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For Software Addicts: Yes!MaybeNah!
Articles In Category <em></em>

Articles In Category

January 5th, 2008

Wallsaver: A Free App for Playing Screensavers on Your Desktop

January 4th, 2008

Tickershock: Get Your RSS Feeds in Push Mode

March 14th, 2007

iCan: The Best Desktop Trashcan for Mac OS X!

February 19th, 2007

iCalViewer: A Different Way of Viewing iCal Events and Lists

February 16th, 2007

Desktopple Pro: Shareware for Desktop Cleaning and Management

January 9th, 2007

iXiu: Glass Pasteboards for Your Bonjour Network

December 23rd, 2006

CodeTek VirtualDesktop Pro: Is This Where Virtual Desktops Actually Work?

December 23rd, 2006

You Control Desktops: Will Spaces Make It Another Sherlock?

December 23rd, 2006

Leopard’s Spaces: Virtual Desktops for the Rest of Us?

I’ve been intriguedVirtual Desktops by the concept of virtual desktops since encountering them in a Unix system many years ago (I think it was an SGI Irix system), and then later when I set up Linux about 5 years ago to play around with that OS firsthand. Then, a couple of years ago I saw an early build of Virtue Desktops and thought it was pretty cool. I really loved the nifty transition effects and all the desktop customization you can do with Virtue.

However, Virtue seemed pretty flaky at the time, so I looked around to see what other virtual desktop environments there were for Mac OS X. To my surprise, there were several in addition to Virtue… including some commercial implementations. After trying all the free ones (I wasn’t interested in paying for this feature, since I didn’t even know if I’d like it), I decided Virtue was the best of the bunch.

But I also decided that Virtue’s flakiness was simply adding more time to my routine rather than helping me organize my work, and I finally broke down and decided to try You Control Desktops. Now, it may be a total coincidence, but just after I installed Desktops and restarted my system, the whole OS began to flake out, and I ended up having to trash my hard drive.

Needless to say, whether that was You Desktops’ fault or just a bad hard drive kicking in, it soured me on the whole idea of virtual desktops for awhile.

Then, when Apple announced in August that one of the premier features of its forthcoming Leopard OS would be a virtual desktop system called Spaces, I thought that maybe someone would finally get this thing done right on Mac OS X. Maybe the problem has been that the implementations I’d tried just weren’t intuitive enough, or right-featured enough, to be useful to me. I even said this out loud in an article of video snippets from the WWDC keynote that I published in mid-August.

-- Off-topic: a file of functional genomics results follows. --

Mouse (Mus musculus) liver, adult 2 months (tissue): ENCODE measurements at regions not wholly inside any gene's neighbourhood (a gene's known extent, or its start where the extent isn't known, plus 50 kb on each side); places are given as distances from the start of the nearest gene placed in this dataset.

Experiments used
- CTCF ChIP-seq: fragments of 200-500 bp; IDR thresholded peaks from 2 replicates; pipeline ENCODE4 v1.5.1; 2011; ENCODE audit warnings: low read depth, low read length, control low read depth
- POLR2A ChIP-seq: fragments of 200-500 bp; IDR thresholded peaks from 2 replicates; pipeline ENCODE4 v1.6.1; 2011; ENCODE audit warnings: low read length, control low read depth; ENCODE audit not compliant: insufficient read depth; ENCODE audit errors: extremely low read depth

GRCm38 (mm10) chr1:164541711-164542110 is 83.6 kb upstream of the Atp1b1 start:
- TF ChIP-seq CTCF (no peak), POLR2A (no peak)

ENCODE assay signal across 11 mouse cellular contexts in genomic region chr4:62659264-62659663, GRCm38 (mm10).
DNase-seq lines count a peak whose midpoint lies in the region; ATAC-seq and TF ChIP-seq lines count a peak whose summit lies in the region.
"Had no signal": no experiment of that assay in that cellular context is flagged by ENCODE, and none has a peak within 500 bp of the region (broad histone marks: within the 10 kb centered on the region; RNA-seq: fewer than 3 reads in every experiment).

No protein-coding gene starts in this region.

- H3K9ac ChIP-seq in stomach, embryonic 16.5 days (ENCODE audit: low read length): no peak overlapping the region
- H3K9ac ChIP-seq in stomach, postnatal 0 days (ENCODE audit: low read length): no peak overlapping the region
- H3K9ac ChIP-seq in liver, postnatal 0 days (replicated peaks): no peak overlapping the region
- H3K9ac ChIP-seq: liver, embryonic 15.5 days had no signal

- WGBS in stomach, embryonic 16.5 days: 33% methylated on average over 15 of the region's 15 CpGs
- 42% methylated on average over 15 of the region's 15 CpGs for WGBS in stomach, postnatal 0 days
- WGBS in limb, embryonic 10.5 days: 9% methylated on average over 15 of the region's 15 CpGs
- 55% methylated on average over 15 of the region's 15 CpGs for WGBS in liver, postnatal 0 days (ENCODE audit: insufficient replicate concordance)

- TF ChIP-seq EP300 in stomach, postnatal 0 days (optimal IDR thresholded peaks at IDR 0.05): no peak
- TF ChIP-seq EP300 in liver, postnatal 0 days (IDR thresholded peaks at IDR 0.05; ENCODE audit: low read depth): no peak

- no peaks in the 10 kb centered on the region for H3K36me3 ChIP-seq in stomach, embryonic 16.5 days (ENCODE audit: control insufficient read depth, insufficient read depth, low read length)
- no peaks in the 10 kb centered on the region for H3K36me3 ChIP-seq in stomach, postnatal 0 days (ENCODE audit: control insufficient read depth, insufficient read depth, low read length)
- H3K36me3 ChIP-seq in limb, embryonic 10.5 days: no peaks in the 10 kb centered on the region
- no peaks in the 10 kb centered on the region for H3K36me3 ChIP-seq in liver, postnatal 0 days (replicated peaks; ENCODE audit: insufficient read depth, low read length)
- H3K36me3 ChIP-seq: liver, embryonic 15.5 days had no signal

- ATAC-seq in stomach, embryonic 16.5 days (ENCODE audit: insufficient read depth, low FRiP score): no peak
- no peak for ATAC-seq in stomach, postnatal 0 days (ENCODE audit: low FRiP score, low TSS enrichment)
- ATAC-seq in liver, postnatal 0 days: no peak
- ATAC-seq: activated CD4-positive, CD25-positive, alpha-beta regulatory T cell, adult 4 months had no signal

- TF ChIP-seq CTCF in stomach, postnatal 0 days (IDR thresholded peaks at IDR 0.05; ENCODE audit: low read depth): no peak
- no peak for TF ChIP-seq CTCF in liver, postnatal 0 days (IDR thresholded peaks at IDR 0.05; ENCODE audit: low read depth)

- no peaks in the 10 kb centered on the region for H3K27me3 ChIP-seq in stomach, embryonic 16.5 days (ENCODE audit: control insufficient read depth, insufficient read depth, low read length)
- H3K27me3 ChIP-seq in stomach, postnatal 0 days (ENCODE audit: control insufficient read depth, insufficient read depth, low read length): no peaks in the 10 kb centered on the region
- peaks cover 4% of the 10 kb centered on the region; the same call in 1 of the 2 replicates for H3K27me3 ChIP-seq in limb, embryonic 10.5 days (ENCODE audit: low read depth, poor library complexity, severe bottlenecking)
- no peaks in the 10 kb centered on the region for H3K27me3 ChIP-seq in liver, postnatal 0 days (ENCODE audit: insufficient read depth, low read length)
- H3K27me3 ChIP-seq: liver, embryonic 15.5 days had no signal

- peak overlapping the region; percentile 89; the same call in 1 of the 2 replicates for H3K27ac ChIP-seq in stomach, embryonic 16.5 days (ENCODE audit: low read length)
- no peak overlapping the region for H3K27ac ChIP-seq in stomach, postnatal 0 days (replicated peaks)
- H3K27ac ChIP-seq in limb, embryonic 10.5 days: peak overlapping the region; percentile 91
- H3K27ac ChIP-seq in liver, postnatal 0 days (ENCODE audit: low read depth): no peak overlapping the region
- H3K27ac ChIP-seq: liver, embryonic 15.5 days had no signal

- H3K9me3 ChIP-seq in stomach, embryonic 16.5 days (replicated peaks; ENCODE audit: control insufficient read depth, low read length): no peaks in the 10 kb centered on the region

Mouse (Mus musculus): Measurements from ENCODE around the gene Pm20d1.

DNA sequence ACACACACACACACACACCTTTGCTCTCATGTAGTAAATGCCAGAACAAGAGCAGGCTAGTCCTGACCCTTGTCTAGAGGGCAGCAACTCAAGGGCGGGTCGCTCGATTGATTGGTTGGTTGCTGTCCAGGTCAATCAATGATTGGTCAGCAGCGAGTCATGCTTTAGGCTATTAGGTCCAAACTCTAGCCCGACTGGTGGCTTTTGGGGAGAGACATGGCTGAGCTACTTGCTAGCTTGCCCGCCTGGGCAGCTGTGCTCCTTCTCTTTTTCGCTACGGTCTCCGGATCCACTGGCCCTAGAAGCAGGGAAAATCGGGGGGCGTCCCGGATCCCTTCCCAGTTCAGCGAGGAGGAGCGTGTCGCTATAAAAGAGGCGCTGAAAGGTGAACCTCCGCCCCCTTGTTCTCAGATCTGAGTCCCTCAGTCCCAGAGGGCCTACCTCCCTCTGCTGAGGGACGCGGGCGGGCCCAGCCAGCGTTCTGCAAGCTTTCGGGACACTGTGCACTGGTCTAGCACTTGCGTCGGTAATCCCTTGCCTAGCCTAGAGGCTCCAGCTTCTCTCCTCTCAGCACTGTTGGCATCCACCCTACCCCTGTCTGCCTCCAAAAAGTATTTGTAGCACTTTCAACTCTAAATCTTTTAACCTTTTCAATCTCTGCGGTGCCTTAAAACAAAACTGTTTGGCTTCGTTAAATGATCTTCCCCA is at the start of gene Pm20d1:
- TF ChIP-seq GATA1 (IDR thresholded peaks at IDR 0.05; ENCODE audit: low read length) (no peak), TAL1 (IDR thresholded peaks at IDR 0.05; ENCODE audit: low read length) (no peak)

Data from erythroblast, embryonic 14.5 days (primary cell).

Spaces IconApple’s initiative with Spaces also made me question my previous conclusion that virtual desktops were not worth the effort. If Apple is investing the energy to bring virtual desktops to “the rest of us” someone at Apple must believe that they are a user interface enhancement that will really benefit “us.”

So, I opened my mind once again to the idea of virtual desktops. As a member of the select Apple developer group, I’ve been getting the Leopard “seeds” as they’re released, and I’ve taken the opportunity to try out Spaces along with other new features of Leopard. Given my nondisclosure agreement with Apple, I’m not going to say anything about Spaces that isn’t revealed in Apple’s own presentation of it on the Leopard website. Instead, I’m going to spend a few minutes sharing my impressions of virtual desktops in general and of four other specific VD applications that are already available for Mac OS X:

At the outset, I’ll confess that my note-taking for this exercise wasn’t as rigorous as usual… I didn’t test for the same set of features in each application. Unfortunately, I can’t go back now and refresh my memory for the commercial products, because their demo licenses have expired. The reason for my relatively sloppy approach probably reflects my renewed conviction, after thoroughly testing Spaces, that for most computer users, virtual desktops are a waste of time and effort. Simply put, they’re an idea whose time has passed.

That’s a pretty harsh judgment, I realize, and one likely to make a good number of fellow geeks stop reading right here. After all, some users of virtual desktops feel strongly that they are highly valuable and necessary—for them. And I suspect that’s true. Given the probability for misunderstanding when expressing an opinion on a topic like this, I want to begin by exploring why virtual desktops arose in the first place and what benefits users get (or believe they get) from them. I also want to explore the expectations users have of virtual desktops like Spaces, in the very likely event that they’ve never actually used such a system themselves.

Full article

December 23rd, 2006

PhotoStickies: Show Pictures or Movies on Your Desktop

December 9th, 2006

Edgies: Super-Stickies on the Edge of Your Screen

December 8th, 2006

Docktop: A Customizable Launcher Embedded on Your Desktop

November 10th, 2006

Desktop Transporter: Remote Desktop Client Now A Devon Product

October 30th, 2006

Stattoo: An Alternative Dock for Information Feeds

October 30th, 2006

ClickPix: Create Your Own Desktop Pictures from Photos and Images

October 29th, 2006

Amnesty Singles: Convert Dashboard Widgets for Desktop Use

October 5th, 2006

Virtual Dashboard: Virtual Desktops for Dashboard

July 8th, 2006

Screen Mimic: Screen Recording in Flash or QuickTime

June 16th, 2006

Scriboard: Desktop-Drawing Tool from France

June 8th, 2006

DeskDoodle: Draw Freehand on Your Screen

Just Say No To Flash